5 changes underway for R&D IT shifting to advanced modalities and biologics
Back in 2000, the FDA approved only six biologics versus 27 new molecular entities (NMEs). Fast-forward twenty plus years, and by the end of 2022 the number of approvals for biologics and advanced modalities outpaced NMEs, signalling the ascent of this category after decades of research. The recent historic FDA and UK regulatory approval of the first CRISPR-Cas9 gene editing for sickle cell disease shows this momentum.
The shift to new modalities brings many changes; most importantly, improved patient outcomes and better coverage for rare diseases. mRNA COVID vaccines were a shining example. These new modalities also upend the way work is done in the lab. Bringing advanced modalities from the lab to patients requires more data, complex multimodal data, and greater need for collaboration across specialisations. You can’t simply apply legacy tools built for small molecule R&D.
The industry is racing towards inventing and delivering better medicines faster and it needs to develop a new tech strategy in parallel. IT teams and companies that can align their teams and rapidly incorporate new innovations stand to be the most productive biopharma companies, driving success for decades to come.
This is not a quick or easy transition. Here are the five areas where we’re seeing the most progress today:
1. 'Follow the molecule' data and tech strategy is key, and software is catching up
Having data all together, marrying biological data to small molecule data, and harmonising data so that scientists can see it regardless of modality or where it came from – this is IT’s North Star. This is how we use data to go faster, and create better, safer patient outcomes.
Benchling's 2023 State of Tech in Biopharma report illustrated the need: 40% of IT at large biopharma support 20+ unique scientific software applications for their teams alone, as scientists work across a large amount of different scientific software applications. This is not ideal from a collaboration, security, or productivity perspective.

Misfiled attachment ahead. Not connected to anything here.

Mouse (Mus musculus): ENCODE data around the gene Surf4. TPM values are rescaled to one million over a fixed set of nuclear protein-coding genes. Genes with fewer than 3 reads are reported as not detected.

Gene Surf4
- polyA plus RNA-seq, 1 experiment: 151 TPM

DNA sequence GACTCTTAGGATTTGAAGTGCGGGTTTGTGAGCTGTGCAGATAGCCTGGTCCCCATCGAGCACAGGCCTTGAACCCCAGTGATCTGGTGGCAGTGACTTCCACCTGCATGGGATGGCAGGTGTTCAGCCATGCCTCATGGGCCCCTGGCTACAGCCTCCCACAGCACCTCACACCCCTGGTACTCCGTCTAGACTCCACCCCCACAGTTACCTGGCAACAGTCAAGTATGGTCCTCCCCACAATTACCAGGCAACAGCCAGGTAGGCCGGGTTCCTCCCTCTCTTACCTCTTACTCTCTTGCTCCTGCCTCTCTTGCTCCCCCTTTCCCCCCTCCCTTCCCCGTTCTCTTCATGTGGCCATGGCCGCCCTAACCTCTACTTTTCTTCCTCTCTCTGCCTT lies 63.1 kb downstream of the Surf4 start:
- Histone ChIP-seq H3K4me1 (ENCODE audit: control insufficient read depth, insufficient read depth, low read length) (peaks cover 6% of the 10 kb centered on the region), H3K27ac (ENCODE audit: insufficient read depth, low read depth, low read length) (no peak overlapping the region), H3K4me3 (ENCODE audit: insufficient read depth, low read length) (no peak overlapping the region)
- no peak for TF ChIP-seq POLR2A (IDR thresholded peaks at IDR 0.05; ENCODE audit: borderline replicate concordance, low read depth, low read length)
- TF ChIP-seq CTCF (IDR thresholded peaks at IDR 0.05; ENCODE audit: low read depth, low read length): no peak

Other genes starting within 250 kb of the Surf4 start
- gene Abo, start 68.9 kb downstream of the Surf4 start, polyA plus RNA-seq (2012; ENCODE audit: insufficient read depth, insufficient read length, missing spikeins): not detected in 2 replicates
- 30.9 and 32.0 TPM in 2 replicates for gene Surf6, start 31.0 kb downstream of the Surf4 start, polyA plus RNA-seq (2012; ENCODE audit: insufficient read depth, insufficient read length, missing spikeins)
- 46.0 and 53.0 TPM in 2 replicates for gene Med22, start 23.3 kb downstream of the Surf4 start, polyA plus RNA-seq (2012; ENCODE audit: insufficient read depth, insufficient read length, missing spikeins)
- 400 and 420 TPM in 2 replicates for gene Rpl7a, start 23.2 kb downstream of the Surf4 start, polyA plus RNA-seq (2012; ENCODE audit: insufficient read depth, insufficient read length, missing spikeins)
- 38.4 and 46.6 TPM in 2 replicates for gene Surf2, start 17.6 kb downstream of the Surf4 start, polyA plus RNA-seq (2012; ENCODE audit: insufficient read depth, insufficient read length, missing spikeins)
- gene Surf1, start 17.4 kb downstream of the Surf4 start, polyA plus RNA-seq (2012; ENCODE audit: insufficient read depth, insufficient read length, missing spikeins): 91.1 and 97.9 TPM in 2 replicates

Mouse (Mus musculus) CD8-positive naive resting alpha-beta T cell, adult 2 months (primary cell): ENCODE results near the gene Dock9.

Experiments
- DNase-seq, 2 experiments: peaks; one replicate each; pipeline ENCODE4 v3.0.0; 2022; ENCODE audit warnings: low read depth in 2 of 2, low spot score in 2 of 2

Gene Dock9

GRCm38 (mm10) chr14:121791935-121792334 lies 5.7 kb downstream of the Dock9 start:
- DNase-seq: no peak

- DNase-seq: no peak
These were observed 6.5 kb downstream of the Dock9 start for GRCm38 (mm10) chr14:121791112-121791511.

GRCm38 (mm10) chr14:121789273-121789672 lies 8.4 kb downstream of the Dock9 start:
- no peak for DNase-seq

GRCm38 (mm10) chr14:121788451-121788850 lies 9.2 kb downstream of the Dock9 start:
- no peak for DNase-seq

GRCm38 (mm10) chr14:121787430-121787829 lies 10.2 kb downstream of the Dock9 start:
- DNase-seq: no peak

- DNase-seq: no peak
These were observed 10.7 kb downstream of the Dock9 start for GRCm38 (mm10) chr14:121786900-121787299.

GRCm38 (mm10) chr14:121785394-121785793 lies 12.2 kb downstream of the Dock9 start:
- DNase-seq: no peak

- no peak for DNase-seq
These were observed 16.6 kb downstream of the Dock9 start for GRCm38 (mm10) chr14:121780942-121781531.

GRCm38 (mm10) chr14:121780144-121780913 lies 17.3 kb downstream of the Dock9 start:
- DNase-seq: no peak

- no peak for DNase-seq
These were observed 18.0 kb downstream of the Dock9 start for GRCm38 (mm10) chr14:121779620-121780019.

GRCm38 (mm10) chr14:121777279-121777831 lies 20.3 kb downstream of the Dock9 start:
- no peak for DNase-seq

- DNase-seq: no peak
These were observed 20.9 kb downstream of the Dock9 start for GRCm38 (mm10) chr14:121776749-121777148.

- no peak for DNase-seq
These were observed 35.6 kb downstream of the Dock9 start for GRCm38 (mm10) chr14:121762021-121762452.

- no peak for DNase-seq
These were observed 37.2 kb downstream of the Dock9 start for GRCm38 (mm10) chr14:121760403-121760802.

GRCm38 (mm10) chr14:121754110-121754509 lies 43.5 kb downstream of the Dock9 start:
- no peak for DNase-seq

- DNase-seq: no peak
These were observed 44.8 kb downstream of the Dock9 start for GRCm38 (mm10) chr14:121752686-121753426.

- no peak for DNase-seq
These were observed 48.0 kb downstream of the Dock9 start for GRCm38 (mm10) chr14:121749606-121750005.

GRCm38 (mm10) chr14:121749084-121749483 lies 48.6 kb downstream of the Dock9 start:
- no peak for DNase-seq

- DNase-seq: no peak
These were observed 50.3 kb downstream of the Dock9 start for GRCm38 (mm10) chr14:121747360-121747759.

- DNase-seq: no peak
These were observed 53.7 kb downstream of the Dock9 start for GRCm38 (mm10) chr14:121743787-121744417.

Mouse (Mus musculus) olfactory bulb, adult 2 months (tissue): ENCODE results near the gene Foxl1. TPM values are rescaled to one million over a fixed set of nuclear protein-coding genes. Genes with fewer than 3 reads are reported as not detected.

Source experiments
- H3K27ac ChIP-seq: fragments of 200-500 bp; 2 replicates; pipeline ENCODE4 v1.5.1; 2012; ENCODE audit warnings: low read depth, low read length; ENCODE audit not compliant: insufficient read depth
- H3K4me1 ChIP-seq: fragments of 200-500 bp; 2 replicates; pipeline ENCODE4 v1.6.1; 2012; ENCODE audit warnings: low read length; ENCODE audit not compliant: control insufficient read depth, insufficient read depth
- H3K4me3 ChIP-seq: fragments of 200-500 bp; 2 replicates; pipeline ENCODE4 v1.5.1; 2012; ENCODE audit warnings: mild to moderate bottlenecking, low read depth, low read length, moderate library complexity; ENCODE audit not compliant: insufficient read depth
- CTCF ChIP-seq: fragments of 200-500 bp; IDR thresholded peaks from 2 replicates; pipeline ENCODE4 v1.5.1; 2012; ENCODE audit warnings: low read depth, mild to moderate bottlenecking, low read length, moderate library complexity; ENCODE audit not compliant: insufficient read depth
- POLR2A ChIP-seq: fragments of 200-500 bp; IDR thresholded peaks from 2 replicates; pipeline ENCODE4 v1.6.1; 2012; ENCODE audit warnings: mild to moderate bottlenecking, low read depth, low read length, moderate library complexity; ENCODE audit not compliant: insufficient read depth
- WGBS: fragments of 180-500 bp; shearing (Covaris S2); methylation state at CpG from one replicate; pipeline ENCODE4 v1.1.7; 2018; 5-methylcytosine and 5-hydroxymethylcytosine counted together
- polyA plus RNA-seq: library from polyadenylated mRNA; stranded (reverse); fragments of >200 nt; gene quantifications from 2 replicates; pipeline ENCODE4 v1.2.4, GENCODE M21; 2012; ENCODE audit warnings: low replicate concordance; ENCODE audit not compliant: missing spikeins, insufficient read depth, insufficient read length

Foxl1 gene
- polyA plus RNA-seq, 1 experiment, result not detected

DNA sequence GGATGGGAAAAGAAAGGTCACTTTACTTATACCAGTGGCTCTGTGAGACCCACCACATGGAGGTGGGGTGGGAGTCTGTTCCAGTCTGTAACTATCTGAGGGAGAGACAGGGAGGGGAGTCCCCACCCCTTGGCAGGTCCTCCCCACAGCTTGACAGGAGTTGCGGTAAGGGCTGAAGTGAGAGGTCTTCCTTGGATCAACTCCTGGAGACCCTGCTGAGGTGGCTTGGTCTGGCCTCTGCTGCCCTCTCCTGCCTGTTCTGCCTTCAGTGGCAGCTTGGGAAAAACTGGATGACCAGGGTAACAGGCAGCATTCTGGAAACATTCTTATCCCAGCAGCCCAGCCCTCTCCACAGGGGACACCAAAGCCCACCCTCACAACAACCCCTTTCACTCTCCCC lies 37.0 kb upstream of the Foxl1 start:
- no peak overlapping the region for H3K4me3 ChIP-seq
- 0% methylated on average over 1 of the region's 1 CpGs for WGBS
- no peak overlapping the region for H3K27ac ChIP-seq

Moving away from siloed apps and towards a single interface, a central platform for scientists (and the IT teams supporting them) to capture and manage data across research, process development, and into manufacturing is key — essentially, following the molecule.
2. The industry is tackling instrument connectivity
The challenge of automating and standardising data capture from instruments has long plagued the industry. However, progress is underway, thanks to a movement away from proprietary data formats and vendor lock-in, and towards open industry standards, open-source tools, and automated data integration.
Earlier this year, Allotrope Foundation achieved an important milestone, launching publicly available data standards for lab instruments using the Allotrope Simple Model (ASM). Recently, Benchling built on this momentum with the launch of Connect, which automates instrument data capture and management using a unique open source approach, mapping all instrument output to the ASM and making the converter codes open source and freely available on GitHub.